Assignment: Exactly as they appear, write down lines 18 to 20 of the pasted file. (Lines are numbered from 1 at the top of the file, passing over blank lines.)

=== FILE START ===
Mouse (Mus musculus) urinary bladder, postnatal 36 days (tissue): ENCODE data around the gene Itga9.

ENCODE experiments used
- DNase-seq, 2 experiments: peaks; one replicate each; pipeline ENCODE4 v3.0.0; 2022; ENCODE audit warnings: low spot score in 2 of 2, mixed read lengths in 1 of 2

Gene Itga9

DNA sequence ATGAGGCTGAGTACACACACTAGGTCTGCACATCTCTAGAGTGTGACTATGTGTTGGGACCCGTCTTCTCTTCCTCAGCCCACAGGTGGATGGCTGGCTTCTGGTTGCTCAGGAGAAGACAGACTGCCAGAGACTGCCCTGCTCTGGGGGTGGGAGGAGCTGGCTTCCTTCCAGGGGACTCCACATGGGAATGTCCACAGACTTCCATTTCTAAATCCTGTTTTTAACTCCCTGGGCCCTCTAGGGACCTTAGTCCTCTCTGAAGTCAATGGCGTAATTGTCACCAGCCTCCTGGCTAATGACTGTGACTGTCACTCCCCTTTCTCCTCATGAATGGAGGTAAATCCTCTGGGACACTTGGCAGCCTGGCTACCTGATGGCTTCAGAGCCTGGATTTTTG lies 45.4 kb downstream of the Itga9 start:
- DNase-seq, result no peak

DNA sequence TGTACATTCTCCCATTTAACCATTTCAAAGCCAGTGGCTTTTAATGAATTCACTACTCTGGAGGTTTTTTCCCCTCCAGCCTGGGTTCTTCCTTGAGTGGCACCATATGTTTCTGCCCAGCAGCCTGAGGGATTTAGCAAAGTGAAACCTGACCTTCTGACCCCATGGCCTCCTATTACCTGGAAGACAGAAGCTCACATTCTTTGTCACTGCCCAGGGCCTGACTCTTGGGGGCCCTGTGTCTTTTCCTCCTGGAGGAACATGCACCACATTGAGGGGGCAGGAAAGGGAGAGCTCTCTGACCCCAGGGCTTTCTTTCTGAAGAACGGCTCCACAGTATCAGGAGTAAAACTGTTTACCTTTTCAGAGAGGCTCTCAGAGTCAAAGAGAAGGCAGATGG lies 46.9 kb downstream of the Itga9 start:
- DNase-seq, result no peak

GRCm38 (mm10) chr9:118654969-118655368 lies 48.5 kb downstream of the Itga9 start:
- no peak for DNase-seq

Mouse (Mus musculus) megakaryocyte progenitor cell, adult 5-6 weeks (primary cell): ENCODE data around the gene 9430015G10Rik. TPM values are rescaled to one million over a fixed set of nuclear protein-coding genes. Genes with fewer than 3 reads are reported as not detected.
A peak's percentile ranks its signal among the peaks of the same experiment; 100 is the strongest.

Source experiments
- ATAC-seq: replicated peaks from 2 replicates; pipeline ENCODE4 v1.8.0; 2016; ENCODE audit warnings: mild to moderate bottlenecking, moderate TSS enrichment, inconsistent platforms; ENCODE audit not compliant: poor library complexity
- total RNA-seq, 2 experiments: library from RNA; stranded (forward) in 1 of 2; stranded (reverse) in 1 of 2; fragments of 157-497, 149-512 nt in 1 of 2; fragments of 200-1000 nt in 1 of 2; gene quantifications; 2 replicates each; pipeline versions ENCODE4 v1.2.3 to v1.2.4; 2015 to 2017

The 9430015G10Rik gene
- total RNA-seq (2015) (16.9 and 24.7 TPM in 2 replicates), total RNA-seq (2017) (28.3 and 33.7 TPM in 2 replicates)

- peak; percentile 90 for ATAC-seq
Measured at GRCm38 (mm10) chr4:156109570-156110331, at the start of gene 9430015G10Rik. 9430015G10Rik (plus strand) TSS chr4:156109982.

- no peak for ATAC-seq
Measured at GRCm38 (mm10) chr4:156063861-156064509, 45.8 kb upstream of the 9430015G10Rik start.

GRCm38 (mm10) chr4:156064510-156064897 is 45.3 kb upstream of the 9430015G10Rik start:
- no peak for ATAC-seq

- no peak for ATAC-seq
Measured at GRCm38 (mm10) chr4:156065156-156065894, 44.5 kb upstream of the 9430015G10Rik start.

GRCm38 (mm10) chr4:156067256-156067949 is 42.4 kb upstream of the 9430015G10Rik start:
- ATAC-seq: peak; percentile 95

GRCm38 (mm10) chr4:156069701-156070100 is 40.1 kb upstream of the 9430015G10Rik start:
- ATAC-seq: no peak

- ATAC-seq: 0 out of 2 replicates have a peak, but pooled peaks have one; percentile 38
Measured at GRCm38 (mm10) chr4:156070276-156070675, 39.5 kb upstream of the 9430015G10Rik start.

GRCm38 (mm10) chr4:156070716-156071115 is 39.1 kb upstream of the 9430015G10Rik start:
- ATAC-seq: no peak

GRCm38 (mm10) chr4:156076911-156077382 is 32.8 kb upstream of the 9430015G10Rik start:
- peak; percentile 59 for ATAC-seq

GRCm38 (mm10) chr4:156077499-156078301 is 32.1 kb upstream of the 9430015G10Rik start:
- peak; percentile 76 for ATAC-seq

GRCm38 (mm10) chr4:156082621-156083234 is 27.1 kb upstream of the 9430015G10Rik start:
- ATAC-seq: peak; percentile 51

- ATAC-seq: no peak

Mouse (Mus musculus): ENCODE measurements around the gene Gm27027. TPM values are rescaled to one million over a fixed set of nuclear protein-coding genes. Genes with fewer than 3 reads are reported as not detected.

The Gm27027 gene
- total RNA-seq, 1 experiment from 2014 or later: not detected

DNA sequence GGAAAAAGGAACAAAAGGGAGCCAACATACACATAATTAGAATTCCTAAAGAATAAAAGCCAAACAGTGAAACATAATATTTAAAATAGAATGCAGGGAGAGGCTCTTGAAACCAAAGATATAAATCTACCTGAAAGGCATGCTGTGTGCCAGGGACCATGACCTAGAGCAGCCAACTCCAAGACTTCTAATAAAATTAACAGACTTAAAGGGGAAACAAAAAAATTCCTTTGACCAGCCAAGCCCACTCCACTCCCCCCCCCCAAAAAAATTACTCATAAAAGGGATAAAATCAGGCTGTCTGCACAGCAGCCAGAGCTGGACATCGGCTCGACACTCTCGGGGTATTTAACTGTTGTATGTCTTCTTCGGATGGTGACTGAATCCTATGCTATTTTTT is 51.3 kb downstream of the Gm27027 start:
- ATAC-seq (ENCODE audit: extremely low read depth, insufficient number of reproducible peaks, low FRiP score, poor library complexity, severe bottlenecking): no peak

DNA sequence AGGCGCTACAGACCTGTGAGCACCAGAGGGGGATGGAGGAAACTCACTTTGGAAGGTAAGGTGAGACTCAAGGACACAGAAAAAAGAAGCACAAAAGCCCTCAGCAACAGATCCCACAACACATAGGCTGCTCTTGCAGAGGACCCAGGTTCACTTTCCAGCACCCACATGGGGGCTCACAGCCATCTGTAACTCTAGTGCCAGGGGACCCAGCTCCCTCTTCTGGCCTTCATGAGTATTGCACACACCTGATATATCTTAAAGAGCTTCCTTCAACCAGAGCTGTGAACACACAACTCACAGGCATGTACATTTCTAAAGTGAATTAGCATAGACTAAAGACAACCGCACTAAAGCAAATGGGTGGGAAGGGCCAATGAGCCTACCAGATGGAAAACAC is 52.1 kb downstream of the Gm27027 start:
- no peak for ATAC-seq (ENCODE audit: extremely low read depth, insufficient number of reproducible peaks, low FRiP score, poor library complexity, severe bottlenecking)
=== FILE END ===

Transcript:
- peak; percentile 90 for ATAC-seq
Measured at GRCm38 (mm10) chr4:156109570-156110331, at the start of gene 9430015G10Rik. 9430015G10Rik (plus strand) TSS chr4:156109982.

- no peak for ATAC-seq